... ion. In each case the activity is kept hidden (since it is illegal) and makes money-or saves it when tax fraud or evasion is involved--for the person who carries it out. The female subjects of the study are as equally marginalized as their male counterparts. However, the fact of their gender disenfranchises them further from the mainstream societies and its benefits. It is noted than less than one-third of the impoverished mothers of El Barrio receive public assistance. Female heads of impoverished households must supplement their meager checks in order to keep their children alive and thus are likely to engage in the informal economy though in not the obviously illegal ventures of many ...
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William Wallace The True Story - 1,802 words
For generations, William Wallace has been a hero to Scotland and a patron of freedom. After Mel Gibsons portrayal of Wallace in the award winning movie, Braveheart, there was a dramatic rise in the popularity and recognition of the Scottish hero. The story of William Wallace has been passed down through many different generations. These generations include people of English, Scottish, and Irish decent, a few among many. All of these different cultures have passed down different versions of stories and records about William Wallace. Since there are many different stories about the same man, historians and scholars find it difficult to determine the actual truth about William Wallace and his p ...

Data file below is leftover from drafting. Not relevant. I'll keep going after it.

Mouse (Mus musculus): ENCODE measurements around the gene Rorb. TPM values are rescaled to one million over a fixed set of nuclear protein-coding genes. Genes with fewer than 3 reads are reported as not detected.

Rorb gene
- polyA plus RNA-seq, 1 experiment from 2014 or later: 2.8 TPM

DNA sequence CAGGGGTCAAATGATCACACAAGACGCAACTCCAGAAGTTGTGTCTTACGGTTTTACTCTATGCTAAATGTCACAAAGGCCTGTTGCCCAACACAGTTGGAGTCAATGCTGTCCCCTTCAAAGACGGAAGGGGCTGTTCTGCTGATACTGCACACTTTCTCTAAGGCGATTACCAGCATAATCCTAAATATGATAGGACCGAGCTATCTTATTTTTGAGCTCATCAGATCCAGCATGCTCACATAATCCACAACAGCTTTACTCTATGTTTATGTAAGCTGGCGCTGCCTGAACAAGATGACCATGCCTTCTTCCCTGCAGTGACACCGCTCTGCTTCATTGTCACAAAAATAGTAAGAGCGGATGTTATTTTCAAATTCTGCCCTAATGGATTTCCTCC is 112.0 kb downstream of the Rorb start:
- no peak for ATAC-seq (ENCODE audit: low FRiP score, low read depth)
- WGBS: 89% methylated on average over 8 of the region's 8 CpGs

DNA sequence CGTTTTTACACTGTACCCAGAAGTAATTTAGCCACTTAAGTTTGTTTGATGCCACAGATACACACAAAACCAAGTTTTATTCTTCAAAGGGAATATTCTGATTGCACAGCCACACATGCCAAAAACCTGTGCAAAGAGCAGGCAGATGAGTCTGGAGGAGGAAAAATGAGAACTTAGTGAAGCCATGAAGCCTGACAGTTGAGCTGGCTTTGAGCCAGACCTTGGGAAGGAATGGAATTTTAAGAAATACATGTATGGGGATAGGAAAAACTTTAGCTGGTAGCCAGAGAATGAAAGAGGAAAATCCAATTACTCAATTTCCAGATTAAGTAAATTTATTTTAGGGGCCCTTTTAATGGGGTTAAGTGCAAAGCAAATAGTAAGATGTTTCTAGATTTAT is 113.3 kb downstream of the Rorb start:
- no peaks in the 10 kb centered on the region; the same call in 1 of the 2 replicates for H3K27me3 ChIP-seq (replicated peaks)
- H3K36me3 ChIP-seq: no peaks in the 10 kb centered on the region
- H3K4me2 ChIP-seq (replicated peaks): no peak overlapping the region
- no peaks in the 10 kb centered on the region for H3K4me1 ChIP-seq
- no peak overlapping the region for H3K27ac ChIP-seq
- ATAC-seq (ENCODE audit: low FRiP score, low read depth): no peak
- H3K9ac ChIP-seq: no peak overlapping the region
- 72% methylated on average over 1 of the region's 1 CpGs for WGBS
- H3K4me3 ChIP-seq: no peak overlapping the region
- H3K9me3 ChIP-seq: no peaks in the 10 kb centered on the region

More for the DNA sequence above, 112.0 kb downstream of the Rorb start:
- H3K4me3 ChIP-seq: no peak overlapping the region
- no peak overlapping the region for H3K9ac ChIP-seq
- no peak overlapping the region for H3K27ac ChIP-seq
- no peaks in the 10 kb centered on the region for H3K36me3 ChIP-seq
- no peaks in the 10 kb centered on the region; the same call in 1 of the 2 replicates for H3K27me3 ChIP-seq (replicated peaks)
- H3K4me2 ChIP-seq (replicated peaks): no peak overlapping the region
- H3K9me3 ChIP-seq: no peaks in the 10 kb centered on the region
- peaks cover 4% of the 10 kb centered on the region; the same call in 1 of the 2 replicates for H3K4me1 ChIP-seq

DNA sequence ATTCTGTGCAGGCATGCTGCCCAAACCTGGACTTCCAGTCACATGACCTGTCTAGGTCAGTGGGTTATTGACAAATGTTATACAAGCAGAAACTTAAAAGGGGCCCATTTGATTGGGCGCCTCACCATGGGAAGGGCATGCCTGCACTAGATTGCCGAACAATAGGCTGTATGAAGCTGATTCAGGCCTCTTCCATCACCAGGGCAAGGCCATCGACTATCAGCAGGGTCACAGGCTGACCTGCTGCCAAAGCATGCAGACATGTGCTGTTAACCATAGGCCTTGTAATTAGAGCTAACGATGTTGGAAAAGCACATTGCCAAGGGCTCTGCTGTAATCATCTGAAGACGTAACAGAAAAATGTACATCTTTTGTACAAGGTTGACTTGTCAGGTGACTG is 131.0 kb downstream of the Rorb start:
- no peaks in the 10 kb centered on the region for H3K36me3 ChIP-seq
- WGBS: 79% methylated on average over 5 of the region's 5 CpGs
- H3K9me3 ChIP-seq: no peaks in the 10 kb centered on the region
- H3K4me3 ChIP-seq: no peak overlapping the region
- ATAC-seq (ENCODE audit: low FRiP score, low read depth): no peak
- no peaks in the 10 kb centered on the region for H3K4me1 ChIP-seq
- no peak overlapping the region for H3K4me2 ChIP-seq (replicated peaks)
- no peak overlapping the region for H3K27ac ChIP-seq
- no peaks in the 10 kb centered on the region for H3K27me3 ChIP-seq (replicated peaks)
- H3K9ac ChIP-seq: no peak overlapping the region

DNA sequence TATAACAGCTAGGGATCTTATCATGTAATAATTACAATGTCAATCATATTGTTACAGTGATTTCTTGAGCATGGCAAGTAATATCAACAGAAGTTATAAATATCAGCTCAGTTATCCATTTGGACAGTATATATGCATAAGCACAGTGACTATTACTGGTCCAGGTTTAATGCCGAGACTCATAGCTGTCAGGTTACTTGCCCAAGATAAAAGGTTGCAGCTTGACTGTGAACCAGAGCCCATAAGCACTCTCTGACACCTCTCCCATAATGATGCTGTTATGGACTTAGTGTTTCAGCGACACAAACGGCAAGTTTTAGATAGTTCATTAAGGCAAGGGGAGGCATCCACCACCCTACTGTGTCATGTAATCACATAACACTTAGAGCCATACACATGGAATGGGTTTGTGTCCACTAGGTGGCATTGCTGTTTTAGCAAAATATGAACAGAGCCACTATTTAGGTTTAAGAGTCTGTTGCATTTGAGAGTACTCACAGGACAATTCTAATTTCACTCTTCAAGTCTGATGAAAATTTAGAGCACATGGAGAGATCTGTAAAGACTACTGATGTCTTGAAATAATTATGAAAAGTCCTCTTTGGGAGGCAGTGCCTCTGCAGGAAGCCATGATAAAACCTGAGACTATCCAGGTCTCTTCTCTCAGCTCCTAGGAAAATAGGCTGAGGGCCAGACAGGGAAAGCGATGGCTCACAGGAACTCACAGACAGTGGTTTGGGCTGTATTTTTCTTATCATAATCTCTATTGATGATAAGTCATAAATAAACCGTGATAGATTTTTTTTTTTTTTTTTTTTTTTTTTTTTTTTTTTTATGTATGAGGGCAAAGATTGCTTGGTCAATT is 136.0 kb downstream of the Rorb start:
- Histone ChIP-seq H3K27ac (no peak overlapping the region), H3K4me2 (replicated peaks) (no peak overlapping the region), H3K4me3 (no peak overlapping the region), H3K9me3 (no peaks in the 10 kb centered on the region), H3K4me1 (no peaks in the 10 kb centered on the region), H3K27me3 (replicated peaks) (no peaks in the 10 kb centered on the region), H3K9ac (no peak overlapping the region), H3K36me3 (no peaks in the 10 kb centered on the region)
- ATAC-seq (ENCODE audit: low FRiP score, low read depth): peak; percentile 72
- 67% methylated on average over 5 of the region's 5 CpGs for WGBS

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Ghandi A Great Leader - 1,549 words